The development of generative language models that can create long and coherent textual outputs via autoregression has lead to a proliferation of uses and a corresponding sweep of analyses as researches work to determine the limitations of this new paradigm. Unlike humans, these 'Large Language Models' (LLMs) are highly sensitive to small changes in their inputs, leading to unwanted inconsistency in their behavior. One problematic inconsistency when LLMs are used to answer multiple-choice questions or analyze multiple inputs is order dependency: the output of an LLM can (and often does) change significantly when sub-sequences are swapped, despite both orderings being semantically identical. In this paper we present Set-Based Prompting, a technique that guarantees the output of an LLM will not have order dependence on a specified set of sub-sequences. We show that this method provably eliminates order dependency, and that it can be applied to any transformer-based LLM to enable text generation that is unaffected by re-orderings. Delving into the implications of our method, we show that, despite our inputs being out of distribution, the impact on expected accuracy is small, where the expectation is over the order of uniformly chosen shuffling of the candidate responses, and usually significantly less in practice. Thus, Set-Based Prompting can be used as a 'dropped-in' method on fully trained models. Finally, we discuss how our method's success suggests that other strong guarantees can be obtained on LLM performance via modifying the input representations.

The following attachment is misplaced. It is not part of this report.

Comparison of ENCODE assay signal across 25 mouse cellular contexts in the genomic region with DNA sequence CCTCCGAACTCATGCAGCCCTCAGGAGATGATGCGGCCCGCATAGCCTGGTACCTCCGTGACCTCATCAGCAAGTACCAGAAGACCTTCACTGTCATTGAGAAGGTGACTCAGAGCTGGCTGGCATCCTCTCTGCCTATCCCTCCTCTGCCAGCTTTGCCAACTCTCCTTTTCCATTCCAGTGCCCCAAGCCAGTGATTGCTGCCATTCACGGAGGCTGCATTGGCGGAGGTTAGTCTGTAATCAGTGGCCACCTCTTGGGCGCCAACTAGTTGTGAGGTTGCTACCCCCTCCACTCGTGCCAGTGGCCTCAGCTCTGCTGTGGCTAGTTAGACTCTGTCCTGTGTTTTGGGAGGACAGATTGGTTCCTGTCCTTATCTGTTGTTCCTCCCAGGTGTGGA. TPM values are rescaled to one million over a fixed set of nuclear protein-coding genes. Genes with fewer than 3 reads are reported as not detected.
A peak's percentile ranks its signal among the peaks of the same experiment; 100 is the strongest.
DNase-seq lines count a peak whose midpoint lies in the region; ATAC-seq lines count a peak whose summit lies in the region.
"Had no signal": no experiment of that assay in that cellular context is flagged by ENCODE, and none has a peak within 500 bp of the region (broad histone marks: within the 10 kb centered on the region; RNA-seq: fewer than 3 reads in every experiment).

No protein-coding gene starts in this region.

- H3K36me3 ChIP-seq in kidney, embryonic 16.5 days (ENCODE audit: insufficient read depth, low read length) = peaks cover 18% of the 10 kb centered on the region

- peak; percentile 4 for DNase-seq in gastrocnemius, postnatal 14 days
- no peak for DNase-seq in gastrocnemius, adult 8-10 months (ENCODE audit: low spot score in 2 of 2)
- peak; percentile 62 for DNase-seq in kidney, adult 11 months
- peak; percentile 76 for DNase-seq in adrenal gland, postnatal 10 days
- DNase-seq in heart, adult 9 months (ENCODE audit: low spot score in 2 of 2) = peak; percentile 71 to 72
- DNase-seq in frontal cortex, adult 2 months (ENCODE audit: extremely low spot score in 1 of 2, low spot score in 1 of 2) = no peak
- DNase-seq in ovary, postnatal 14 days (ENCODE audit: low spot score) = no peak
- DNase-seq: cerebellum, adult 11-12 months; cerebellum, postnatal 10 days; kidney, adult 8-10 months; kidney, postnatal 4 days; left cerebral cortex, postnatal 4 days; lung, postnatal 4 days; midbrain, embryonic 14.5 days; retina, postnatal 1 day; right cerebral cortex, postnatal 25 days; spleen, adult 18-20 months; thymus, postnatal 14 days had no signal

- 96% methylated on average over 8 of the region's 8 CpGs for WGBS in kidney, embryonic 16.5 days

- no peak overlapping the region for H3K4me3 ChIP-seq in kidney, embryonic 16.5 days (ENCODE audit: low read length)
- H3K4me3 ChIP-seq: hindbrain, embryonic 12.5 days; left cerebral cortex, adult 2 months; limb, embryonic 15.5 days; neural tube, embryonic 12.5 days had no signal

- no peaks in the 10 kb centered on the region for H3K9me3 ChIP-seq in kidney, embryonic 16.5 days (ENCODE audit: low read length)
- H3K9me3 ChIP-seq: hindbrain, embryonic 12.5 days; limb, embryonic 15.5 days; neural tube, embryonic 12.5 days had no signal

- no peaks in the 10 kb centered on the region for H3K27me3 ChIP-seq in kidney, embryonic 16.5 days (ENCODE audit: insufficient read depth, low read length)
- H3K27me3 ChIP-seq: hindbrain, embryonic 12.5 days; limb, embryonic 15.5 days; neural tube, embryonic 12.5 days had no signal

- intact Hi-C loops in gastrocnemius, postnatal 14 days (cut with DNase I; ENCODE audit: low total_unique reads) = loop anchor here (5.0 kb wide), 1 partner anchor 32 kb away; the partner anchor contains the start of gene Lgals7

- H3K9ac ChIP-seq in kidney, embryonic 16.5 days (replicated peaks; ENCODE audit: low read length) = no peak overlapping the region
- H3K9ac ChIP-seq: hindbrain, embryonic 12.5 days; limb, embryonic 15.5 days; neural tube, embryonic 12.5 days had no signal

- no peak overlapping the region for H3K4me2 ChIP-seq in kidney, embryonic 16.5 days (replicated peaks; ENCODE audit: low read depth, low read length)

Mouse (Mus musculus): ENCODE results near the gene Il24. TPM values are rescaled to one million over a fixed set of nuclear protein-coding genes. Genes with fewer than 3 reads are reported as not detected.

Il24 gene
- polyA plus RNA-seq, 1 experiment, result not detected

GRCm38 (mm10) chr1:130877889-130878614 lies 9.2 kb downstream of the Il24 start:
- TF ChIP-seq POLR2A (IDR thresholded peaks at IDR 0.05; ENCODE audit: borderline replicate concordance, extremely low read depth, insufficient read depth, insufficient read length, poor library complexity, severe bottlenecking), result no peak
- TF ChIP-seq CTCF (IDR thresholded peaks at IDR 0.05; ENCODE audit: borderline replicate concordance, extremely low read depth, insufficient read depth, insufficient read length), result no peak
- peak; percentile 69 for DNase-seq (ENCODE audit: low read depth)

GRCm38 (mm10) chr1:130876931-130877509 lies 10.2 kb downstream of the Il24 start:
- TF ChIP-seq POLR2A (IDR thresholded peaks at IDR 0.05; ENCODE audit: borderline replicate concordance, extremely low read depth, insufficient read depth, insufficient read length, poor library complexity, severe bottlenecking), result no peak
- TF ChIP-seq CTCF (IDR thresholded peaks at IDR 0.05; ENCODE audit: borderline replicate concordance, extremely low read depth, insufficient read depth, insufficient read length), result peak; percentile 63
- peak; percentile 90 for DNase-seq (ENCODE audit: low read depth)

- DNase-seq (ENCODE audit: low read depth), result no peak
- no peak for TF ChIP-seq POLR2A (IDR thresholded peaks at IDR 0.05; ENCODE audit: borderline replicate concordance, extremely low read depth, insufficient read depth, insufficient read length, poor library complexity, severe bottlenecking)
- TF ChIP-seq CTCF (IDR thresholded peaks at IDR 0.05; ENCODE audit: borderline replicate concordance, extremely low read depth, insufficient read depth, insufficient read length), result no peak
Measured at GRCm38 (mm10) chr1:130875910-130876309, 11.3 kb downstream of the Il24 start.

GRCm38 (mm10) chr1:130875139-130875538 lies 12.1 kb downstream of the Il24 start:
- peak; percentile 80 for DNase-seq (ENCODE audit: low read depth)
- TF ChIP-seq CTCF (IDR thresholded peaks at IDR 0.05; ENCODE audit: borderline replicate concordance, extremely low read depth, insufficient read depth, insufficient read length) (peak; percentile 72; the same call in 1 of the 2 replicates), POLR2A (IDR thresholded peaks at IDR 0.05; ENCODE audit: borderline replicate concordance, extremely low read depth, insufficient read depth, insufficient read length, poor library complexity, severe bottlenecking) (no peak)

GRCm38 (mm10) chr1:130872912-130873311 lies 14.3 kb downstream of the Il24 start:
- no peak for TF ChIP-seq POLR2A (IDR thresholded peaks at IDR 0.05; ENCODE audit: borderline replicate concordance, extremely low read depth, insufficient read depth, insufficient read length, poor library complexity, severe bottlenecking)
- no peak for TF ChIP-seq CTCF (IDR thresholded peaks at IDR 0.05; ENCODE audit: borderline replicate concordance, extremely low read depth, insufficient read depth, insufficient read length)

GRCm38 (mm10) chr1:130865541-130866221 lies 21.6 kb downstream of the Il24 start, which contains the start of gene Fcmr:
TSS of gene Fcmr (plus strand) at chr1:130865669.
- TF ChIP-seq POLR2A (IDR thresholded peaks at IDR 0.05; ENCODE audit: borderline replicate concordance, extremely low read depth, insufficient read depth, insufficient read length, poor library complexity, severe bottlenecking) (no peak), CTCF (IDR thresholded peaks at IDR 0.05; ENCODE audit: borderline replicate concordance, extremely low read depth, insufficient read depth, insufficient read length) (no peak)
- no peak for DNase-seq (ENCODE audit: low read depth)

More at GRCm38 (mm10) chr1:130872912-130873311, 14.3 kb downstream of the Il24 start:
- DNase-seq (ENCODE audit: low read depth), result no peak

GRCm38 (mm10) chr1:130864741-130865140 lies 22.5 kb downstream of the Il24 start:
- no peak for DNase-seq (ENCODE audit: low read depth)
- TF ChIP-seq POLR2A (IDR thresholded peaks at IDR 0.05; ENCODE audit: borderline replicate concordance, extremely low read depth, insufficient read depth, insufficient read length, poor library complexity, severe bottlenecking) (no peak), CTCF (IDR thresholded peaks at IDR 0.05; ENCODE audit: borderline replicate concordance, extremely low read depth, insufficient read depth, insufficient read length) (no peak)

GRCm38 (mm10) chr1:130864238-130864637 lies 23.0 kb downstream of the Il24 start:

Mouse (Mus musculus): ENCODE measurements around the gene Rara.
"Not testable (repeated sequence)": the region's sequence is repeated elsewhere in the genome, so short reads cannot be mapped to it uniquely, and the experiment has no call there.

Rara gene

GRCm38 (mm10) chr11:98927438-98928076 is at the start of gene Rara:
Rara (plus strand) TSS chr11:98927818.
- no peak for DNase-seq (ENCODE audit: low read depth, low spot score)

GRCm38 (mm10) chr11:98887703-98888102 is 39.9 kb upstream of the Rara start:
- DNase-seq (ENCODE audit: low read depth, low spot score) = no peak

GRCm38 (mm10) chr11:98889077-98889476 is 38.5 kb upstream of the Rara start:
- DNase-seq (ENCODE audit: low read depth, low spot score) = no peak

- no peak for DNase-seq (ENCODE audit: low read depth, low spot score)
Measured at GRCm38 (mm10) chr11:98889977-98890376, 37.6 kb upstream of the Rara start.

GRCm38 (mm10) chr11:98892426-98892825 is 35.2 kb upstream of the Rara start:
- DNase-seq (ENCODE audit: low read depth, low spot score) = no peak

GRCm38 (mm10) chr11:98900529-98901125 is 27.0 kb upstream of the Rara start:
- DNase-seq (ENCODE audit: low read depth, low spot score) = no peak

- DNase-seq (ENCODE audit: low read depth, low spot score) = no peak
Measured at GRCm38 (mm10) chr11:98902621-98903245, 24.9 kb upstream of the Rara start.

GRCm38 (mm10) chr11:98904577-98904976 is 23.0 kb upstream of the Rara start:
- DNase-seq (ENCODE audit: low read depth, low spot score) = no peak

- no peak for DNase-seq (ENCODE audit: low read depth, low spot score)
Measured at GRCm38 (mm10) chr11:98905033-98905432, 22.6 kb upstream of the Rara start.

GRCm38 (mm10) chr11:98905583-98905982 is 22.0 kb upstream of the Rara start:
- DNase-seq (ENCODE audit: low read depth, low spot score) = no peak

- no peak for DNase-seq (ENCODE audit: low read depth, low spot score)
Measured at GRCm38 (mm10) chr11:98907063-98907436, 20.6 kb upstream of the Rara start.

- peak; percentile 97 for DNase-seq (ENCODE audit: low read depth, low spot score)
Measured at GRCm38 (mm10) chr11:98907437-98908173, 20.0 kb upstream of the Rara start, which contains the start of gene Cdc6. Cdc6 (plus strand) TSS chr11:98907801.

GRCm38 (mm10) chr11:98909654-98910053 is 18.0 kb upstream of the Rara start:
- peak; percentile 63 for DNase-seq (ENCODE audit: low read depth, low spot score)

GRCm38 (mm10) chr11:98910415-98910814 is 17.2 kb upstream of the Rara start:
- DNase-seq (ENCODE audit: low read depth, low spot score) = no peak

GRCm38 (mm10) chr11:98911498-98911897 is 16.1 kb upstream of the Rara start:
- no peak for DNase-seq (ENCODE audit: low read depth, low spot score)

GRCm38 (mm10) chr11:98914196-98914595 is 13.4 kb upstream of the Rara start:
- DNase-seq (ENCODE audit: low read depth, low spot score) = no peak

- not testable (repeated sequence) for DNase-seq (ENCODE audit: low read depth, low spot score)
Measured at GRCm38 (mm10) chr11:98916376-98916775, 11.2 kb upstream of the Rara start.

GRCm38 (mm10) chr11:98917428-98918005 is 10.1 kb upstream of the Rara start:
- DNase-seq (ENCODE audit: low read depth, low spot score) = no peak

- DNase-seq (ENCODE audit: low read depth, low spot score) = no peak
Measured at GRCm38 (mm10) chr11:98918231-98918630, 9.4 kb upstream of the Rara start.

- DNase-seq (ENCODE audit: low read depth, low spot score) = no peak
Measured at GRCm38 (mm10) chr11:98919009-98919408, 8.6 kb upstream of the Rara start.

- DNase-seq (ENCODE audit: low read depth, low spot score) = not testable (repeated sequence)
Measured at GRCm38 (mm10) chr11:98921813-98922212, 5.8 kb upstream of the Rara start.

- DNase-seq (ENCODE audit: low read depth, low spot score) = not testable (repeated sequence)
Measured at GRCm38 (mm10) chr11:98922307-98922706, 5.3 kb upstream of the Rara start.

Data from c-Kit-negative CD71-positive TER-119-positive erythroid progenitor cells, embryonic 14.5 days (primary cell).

Figure from the paper

Designing Skill-Compatible AI: Methodologies and Frameworks in Chess

Karim Hamade, Reid McIlroy-Young, Siddhartha Sen, Jon Kleinberg & Ashton Anderson

ICLR 2024

Abstract pdf